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LCB, Issue #033 --, Knight after Knight
February 01, 2018

Knight after Knight

Lapoc Chess Board, Issue #033 -- GOTM #2

learn and play online chess
Last month we took in a terrific battle in London between Zukertort and Blackburne. Zukertort gained the initiative in the center and launched a wonderful attack on the enemy King, always staying one step ahead of his skillful and dangerous adversary.

This month we stay in London to enjoy another tactical master class from the late 19th Century. Today our protagonists are George MacDonnell and Henry Bird. The game starts with a King's Gambit that goes down the path of the Kieseritzky Gambit. As is the fashion of the times, the game is played in a cut-throat fashion as both players jettison the principles of opening development and King safety. A Queen sacrifice among others and two successive under-promotions make this crazy game a Romantic Era Classic.

Knight after Knight

MacDonnell,George Alcock - Bird,Henry Edward [C39]

GotM #2 - London, 1875
[Connaughton, Ken]

This marvelous game was dubbed "Knight after Knight". You'll see why.

1.e4 e5 2.f4

King's Gambit


Accepted. We're in for an exciting ride.

3.Nf3 g5 4.h4 g4 5.Ne5

White chooses the Kieseritzky Gambit.


(5...Nf6= is the most common move in the position.; 5...d6= is also played frequently but the text move is also popular.)

6.Bc4 Nh6 7.d4 d6

Driving the invader back and opening the door for his Bishop.

8.Nd3 f3 9.g3

In order to keep his Kingside closed, White allows Black a strong passed pawn.

Game position after 9.g3


In contrast Black flings his Kingside forward believing that White's pieces will not be able to reach his King.

10.Nc3 fxe4 11.Nxe4 Nf5

(11...d5 doesn't work because of 12.Bxd5 Qxd5 13.Nf6++-)

12.Kf2 Be7 13.Nf4 Rh7 14.Ng6 d5 15.Nxe7 dxe4 16.Nd5 Be6 17.Bg5 Bxd5!

Giving up the Queen for two pieces but the two central passers will give him yet more material.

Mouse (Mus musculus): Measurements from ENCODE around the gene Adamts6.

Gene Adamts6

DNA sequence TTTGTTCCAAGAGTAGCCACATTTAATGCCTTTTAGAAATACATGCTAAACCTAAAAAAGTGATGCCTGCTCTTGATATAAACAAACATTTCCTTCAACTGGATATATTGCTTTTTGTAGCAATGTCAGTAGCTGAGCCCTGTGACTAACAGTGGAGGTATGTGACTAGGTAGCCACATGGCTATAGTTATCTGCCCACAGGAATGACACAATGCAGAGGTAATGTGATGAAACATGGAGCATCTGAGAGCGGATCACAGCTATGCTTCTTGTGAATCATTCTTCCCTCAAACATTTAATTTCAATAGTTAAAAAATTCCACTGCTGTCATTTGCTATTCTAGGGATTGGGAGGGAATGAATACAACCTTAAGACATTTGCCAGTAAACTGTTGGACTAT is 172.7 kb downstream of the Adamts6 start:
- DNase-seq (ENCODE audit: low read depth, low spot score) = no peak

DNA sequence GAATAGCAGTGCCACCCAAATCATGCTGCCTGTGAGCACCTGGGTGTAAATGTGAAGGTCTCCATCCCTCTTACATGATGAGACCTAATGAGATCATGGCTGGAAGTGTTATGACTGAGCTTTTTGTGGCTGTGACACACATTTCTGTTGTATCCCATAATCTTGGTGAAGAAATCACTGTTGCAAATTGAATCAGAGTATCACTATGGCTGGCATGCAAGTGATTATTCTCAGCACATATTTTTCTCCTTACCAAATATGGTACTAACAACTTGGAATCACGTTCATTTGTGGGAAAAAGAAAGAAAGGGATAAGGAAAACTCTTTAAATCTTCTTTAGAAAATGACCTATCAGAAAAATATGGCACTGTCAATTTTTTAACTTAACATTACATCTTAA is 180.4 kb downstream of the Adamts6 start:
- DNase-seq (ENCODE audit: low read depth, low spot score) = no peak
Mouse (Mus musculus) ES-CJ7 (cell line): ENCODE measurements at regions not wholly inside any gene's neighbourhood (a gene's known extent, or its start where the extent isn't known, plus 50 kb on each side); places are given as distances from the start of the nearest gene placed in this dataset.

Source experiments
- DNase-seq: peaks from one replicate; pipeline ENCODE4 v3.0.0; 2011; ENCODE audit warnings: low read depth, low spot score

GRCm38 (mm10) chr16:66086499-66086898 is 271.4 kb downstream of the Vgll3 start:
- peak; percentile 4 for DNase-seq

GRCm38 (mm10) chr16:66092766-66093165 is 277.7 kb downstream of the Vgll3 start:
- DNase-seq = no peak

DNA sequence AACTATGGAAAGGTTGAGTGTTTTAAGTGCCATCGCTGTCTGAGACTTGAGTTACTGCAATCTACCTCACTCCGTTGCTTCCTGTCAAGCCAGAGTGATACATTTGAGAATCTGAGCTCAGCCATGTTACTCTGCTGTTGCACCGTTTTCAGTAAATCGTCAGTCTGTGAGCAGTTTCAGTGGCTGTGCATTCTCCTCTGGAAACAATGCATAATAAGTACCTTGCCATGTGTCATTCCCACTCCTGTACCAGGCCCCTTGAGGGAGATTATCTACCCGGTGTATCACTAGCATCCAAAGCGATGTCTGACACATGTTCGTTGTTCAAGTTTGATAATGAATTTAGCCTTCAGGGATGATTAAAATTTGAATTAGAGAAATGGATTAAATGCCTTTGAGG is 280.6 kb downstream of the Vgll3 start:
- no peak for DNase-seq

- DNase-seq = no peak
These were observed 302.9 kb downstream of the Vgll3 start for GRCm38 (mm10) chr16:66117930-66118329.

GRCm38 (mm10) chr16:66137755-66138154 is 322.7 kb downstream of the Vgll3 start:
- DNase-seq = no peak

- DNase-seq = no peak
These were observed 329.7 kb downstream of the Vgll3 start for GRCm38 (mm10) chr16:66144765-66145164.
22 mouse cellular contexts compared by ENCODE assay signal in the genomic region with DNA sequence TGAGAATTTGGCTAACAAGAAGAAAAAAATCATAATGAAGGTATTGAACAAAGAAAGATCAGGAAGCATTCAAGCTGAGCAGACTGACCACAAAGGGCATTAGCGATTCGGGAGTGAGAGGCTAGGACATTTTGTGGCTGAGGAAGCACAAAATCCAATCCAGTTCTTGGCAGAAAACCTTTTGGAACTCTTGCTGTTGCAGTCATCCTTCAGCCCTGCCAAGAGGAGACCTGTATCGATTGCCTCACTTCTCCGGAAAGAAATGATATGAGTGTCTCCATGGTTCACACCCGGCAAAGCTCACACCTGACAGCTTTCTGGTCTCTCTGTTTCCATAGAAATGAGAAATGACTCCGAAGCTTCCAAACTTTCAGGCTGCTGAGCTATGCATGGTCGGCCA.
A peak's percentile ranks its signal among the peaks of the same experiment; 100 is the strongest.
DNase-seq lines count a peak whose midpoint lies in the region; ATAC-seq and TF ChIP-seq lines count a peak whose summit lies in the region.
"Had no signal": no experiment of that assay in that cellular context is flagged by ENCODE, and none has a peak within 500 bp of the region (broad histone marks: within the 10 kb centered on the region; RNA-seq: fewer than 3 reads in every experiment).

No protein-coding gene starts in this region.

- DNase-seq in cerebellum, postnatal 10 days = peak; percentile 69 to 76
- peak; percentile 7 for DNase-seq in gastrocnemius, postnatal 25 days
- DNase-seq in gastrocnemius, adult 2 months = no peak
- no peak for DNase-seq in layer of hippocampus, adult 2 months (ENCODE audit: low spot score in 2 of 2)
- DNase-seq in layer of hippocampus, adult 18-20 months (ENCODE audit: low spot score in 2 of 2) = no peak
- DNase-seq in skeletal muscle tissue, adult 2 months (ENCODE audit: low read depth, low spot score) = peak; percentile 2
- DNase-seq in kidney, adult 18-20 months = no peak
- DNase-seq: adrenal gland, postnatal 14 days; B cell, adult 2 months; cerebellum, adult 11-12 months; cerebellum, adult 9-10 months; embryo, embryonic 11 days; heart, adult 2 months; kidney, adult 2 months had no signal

Game position after 17...Bxd5!

(17...Qd6 loses whatever initiative Black had. 18.Nf6+ Kf7 19.Nxe4 (The juicy looking Rook should be turned down as 19.Nxh7?? is a fatal error: 19...Qxg3+ 20.Kf1 Bxc4+ 21.Qd3 Bxd3+ 22.cxd3 Qg2+ 23.Ke1 Qe2#) 19...Qxd4+ 20.Qxd4 Nxd4 21.Bd3=)

18.Bxd8 e3+! 19.Kg1 Bxc4 20.Bg5 f2+

Those two devils keep trundling forwards.

21.Kh2 e2

Game position after 21...e2

22.Qd2 f1N+!

Forcing the exchange sac.

Game position after 22...f1N+!

23.Rhxf1 exf1N+!

And repeating the trick.

24.Rxf1 Bxf1 25.Qe1+ Ne7 26.Qxf1

Even after White takes back one minor piece we see that Black has two Rooks and a Knight for a Queen and a pawn.

Game position after


26...Nbc6 27.d5

He cannot let Black castle.

27...Rf7 28.Qc4 Ne5 29.Qxc7

Prevents castling but this only opens lines of attack for Black.

29...Nf3+ 30.Kg2 Rc8 31.Qa5 Rxc2+

Winning the Bishop and the King Hunt begins as the Queen watches on helplessly.

Game position after 31...Rxc2+


(32.Kh1?? Rh2#)

32...Nxg5+ 33.Ke1 Nf3+ 34.Kd1 Rd2+ 35.Kc1 Nxd5

The four Black pieces converge on the hapless King.

36.a3 Rc7+ 37.Kb1 Nc3+!

The winning sacrifice. White is forced to open the second rank to the Rook.

Game position after 37...Nc3+


Absolutely forced.

(38.Ka1 Rd1#; 38.Kc1 Rd1+ 39.Kc2 Nd4#)


White has seen enough and calls a halt to proceedings.


Play back the moves of this great game.

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